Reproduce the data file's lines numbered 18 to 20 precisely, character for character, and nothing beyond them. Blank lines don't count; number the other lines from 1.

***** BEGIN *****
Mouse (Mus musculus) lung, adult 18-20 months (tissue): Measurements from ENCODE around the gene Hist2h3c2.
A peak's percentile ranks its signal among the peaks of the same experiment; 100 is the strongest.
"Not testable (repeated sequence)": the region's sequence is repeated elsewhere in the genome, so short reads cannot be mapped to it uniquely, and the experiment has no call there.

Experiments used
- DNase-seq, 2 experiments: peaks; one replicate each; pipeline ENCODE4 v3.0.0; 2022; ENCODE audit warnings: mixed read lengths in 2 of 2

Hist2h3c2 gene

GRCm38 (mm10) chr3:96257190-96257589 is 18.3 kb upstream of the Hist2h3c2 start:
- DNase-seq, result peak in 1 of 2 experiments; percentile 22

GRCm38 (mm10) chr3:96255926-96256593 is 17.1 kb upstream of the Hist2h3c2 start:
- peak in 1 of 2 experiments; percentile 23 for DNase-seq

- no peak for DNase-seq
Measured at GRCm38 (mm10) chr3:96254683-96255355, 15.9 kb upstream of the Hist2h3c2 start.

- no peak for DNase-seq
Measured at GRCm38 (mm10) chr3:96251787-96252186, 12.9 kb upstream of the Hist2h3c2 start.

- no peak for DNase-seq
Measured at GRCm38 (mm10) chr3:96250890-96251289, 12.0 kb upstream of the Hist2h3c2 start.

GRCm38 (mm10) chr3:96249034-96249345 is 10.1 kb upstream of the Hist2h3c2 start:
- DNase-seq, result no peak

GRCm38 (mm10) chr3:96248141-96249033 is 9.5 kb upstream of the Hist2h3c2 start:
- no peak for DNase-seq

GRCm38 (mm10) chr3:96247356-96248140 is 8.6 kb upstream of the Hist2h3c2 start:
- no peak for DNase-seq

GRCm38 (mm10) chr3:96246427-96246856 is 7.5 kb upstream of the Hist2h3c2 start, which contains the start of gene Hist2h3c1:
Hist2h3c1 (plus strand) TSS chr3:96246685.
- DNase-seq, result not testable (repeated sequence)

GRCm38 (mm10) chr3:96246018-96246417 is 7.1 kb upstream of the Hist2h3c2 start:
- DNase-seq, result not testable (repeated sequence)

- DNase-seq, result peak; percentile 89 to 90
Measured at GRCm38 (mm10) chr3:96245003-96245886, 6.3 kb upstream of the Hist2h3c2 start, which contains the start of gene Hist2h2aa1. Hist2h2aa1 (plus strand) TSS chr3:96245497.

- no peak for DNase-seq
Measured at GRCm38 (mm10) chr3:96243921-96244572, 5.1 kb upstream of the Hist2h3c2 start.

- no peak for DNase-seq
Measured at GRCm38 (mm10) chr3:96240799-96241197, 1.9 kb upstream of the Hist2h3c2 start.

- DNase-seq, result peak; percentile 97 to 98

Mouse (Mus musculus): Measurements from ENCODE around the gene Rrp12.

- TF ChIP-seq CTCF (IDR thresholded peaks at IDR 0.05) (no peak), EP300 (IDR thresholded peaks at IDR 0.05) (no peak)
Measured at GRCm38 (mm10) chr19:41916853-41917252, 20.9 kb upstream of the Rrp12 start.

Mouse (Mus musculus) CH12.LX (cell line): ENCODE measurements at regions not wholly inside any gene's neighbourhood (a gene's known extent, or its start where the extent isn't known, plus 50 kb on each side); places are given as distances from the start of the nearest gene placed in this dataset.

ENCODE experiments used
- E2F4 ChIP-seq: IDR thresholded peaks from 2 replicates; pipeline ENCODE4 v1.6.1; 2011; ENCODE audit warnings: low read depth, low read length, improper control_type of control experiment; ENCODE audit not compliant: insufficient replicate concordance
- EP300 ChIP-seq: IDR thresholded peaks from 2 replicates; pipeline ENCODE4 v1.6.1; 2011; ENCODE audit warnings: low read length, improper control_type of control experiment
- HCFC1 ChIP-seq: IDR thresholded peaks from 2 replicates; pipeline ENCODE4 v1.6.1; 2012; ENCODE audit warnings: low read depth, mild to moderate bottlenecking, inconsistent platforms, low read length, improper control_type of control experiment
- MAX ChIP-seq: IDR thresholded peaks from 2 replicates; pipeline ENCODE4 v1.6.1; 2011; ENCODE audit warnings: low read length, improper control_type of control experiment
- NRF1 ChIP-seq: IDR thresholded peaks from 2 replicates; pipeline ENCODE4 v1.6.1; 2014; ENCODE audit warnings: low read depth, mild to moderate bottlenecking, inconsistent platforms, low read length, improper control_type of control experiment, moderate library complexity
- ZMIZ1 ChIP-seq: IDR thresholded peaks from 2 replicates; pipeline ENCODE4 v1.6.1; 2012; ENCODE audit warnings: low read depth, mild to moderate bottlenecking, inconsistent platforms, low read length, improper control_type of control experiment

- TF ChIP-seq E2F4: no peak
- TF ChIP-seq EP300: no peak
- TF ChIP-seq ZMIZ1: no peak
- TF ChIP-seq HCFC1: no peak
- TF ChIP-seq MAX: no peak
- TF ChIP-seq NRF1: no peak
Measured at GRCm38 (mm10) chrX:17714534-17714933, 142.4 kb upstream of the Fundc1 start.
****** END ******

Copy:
- DNase-seq, result no peak

GRCm38 (mm10) chr3:96248141-96249033 is 9.5 kb upstream of the Hist2h3c2 start:
- no peak for DNase-seq